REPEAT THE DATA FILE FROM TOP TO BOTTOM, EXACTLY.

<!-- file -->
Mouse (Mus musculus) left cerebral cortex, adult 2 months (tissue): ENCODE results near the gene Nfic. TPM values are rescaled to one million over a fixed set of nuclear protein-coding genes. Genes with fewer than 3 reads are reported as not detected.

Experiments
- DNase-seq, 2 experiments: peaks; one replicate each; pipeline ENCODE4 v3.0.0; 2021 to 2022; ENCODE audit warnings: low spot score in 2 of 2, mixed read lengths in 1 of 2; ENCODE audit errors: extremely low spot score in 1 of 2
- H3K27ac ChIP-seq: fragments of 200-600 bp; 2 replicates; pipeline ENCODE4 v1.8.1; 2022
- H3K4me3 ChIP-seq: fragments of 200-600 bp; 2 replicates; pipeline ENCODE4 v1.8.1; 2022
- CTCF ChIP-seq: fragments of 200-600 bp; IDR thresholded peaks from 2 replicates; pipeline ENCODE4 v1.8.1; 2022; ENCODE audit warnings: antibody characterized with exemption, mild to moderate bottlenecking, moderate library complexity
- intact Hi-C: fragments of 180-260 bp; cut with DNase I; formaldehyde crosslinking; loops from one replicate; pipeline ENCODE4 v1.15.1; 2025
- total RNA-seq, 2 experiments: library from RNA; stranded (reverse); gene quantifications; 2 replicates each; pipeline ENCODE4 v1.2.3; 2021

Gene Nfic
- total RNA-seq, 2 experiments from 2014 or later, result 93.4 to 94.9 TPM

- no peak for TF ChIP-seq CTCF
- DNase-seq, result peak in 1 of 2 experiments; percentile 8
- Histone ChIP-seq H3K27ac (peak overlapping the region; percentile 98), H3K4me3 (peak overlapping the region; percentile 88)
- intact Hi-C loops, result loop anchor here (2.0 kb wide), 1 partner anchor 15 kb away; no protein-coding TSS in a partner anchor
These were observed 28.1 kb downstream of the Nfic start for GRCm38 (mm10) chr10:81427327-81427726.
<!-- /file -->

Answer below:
Mouse (Mus musculus) left cerebral cortex, adult 2 months (tissue): ENCODE results near the gene Nfic. TPM values are rescaled to one million over a fixed set of nuclear protein-coding genes. Genes with fewer than 3 reads are reported as not detected.

Experiments
- DNase-seq, 2 experiments: peaks; one replicate each; pipeline ENCODE4 v3.0.0; 2021 to 2022; ENCODE audit warnings: low spot score in 2 of 2, mixed read lengths in 1 of 2; ENCODE audit errors: extremely low spot score in 1 of 2
- H3K27ac ChIP-seq: fragments of 200-600 bp; 2 replicates; pipeline ENCODE4 v1.8.1; 2022
- H3K4me3 ChIP-seq: fragments of 200-600 bp; 2 replicates; pipeline ENCODE4 v1.8.1; 2022
- CTCF ChIP-seq: fragments of 200-600 bp; IDR thresholded peaks from 2 replicates; pipeline ENCODE4 v1.8.1; 2022; ENCODE audit warnings: antibody characterized with exemption, mild to moderate bottlenecking, moderate library complexity
- intact Hi-C: fragments of 180-260 bp; cut with DNase I; formaldehyde crosslinking; loops from one replicate; pipeline ENCODE4 v1.15.1; 2025
- total RNA-seq, 2 experiments: library from RNA; stranded (reverse); gene quantifications; 2 replicates each; pipeline ENCODE4 v1.2.3; 2021

Gene Nfic
- total RNA-seq, 2 experiments from 2014 or later, result 93.4 to 94.9 TPM

- no peak for TF ChIP-seq CTCF
- DNase-seq, result peak in 1 of 2 experiments; percentile 8
- Histone ChIP-seq H3K27ac (peak overlapping the region; percentile 98), H3K4me3 (peak overlapping the region; percentile 88)
- intact Hi-C loops, result loop anchor here (2.0 kb wide), 1 partner anchor 15 kb away; no protein-coding TSS in a partner anchor
These were observed 28.1 kb downstream of the Nfic start for GRCm38 (mm10) chr10:81427327-81427726.